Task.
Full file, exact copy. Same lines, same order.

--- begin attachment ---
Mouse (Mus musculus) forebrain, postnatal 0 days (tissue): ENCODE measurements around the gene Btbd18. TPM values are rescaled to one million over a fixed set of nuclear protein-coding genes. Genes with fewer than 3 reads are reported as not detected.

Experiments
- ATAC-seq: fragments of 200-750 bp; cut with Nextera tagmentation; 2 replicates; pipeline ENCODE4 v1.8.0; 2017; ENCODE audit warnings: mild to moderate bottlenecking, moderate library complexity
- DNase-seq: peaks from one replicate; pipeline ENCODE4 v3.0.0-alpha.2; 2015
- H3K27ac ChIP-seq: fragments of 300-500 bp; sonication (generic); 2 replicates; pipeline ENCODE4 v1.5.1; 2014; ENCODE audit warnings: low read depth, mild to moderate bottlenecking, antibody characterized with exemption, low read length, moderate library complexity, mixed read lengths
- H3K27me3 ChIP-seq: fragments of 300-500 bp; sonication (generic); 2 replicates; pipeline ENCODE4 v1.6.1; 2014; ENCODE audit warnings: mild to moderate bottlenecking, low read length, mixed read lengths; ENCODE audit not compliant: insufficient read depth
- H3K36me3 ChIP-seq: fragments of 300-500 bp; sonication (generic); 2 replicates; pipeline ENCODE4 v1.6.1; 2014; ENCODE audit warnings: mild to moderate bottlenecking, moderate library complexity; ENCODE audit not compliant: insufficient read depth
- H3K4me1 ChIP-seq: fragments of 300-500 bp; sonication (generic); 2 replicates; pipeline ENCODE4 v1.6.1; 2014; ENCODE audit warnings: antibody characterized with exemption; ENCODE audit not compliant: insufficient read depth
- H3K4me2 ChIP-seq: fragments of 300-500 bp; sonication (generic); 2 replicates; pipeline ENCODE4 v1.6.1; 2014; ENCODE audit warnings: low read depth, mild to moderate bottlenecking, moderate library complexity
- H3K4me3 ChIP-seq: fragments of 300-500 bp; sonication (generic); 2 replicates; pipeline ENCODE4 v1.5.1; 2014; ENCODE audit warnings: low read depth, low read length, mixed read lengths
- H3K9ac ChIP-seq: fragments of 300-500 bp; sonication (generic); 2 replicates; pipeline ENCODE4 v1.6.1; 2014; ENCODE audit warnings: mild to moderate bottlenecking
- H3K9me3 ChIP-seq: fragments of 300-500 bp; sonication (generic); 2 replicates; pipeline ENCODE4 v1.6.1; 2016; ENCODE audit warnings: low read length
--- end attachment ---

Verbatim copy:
Mouse (Mus musculus) forebrain, postnatal 0 days (tissue): ENCODE measurements around the gene Btbd18. TPM values are rescaled to one million over a fixed set of nuclear protein-coding genes. Genes with fewer than 3 reads are reported as not detected.

Experiments
- ATAC-seq: fragments of 200-750 bp; cut with Nextera tagmentation; 2 replicates; pipeline ENCODE4 v1.8.0; 2017; ENCODE audit warnings: mild to moderate bottlenecking, moderate library complexity
- DNase-seq: peaks from one replicate; pipeline ENCODE4 v3.0.0-alpha.2; 2015
- H3K27ac ChIP-seq: fragments of 300-500 bp; sonication (generic); 2 replicates; pipeline ENCODE4 v1.5.1; 2014; ENCODE audit warnings: low read depth, mild to moderate bottlenecking, antibody characterized with exemption, low read length, moderate library complexity, mixed read lengths
- H3K27me3 ChIP-seq: fragments of 300-500 bp; sonication (generic); 2 replicates; pipeline ENCODE4 v1.6.1; 2014; ENCODE audit warnings: mild to moderate bottlenecking, low read length, mixed read lengths; ENCODE audit not compliant: insufficient read depth
- H3K36me3 ChIP-seq: fragments of 300-500 bp; sonication (generic); 2 replicates; pipeline ENCODE4 v1.6.1; 2014; ENCODE audit warnings: mild to moderate bottlenecking, moderate library complexity; ENCODE audit not compliant: insufficient read depth
- H3K4me1 ChIP-seq: fragments of 300-500 bp; sonication (generic); 2 replicates; pipeline ENCODE4 v1.6.1; 2014; ENCODE audit warnings: antibody characterized with exemption; ENCODE audit not compliant: insufficient read depth
- H3K4me2 ChIP-seq: fragments of 300-500 bp; sonication (generic); 2 replicates; pipeline ENCODE4 v1.6.1; 2014; ENCODE audit warnings: low read depth, mild to moderate bottlenecking, moderate library complexity
- H3K4me3 ChIP-seq: fragments of 300-500 bp; sonication (generic); 2 replicates; pipeline ENCODE4 v1.5.1; 2014; ENCODE audit warnings: low read depth, low read length, mixed read lengths
- H3K9ac ChIP-seq: fragments of 300-500 bp; sonication (generic); 2 replicates; pipeline ENCODE4 v1.6.1; 2014; ENCODE audit warnings: mild to moderate bottlenecking
- H3K9me3 ChIP-seq: fragments of 300-500 bp; sonication (generic); 2 replicates; pipeline ENCODE4 v1.6.1; 2016; ENCODE audit warnings: low read length